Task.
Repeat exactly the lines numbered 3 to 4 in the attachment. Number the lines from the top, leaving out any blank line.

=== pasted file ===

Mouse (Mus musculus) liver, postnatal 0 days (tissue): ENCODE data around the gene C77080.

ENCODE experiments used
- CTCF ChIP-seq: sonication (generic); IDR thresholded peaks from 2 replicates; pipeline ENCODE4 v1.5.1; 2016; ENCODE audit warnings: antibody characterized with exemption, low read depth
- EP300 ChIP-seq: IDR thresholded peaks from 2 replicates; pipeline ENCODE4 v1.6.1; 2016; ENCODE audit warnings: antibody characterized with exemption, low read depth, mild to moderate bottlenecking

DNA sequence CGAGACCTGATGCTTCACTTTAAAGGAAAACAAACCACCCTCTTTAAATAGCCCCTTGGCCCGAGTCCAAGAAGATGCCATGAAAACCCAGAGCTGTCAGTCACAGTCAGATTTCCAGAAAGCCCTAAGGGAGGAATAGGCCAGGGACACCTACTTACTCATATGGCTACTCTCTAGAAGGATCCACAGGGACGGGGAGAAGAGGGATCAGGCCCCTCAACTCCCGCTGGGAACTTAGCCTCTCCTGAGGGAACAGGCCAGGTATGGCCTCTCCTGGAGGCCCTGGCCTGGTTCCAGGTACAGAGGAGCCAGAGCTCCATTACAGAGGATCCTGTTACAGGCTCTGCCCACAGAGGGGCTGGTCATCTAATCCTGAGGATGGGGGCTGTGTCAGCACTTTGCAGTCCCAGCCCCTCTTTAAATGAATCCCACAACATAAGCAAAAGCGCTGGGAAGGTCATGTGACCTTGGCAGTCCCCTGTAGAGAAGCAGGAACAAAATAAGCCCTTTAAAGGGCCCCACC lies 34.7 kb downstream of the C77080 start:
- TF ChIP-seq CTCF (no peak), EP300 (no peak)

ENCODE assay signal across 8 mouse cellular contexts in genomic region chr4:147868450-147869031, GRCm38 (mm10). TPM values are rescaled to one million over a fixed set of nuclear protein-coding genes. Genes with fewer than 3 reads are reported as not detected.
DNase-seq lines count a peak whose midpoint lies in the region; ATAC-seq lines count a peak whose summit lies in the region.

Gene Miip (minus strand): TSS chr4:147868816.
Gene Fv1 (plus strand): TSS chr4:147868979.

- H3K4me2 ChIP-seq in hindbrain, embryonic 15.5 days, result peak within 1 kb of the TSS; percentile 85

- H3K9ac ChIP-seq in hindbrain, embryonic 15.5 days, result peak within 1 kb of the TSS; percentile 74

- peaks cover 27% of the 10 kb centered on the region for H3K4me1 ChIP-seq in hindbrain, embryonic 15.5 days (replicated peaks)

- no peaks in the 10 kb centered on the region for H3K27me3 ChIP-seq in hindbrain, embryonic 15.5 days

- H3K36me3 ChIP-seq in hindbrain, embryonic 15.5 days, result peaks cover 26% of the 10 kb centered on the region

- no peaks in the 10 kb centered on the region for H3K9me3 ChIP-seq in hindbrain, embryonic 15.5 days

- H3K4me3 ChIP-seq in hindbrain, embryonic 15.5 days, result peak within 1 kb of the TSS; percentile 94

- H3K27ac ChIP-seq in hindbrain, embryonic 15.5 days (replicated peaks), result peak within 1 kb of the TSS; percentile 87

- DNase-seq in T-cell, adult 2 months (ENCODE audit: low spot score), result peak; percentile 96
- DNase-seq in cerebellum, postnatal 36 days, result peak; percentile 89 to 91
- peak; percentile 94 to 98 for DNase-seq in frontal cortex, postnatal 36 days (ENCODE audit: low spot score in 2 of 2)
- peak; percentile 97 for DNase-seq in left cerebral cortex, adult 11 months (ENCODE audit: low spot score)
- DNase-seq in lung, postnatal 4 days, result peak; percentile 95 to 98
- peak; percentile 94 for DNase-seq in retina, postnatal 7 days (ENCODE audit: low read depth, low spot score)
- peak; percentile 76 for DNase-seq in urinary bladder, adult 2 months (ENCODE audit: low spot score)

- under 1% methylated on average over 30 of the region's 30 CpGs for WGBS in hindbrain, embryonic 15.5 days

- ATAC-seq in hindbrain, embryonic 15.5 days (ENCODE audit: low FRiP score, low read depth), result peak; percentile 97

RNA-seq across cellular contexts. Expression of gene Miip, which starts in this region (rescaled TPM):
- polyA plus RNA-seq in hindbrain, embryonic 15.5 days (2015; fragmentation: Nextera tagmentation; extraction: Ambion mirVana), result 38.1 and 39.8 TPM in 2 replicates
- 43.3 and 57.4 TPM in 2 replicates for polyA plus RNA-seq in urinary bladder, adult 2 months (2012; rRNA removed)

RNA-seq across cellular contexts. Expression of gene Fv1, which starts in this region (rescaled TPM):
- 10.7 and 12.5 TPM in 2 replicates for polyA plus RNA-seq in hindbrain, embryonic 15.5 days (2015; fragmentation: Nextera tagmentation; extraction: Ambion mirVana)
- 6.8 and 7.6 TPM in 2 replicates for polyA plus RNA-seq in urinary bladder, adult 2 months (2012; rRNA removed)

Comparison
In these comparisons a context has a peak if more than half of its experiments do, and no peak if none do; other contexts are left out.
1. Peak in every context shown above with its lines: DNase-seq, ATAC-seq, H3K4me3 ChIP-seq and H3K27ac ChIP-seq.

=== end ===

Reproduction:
- CTCF ChIP-seq: sonication (generic); IDR thresholded peaks from 2 replicates; pipeline ENCODE4 v1.5.1; 2016; ENCODE audit warnings: antibody characterized with exemption, low read depth
- EP300 ChIP-seq: IDR thresholded peaks from 2 replicates; pipeline ENCODE4 v1.6.1; 2016; ENCODE audit warnings: antibody characterized with exemption, low read depth, mild to moderate bottlenecking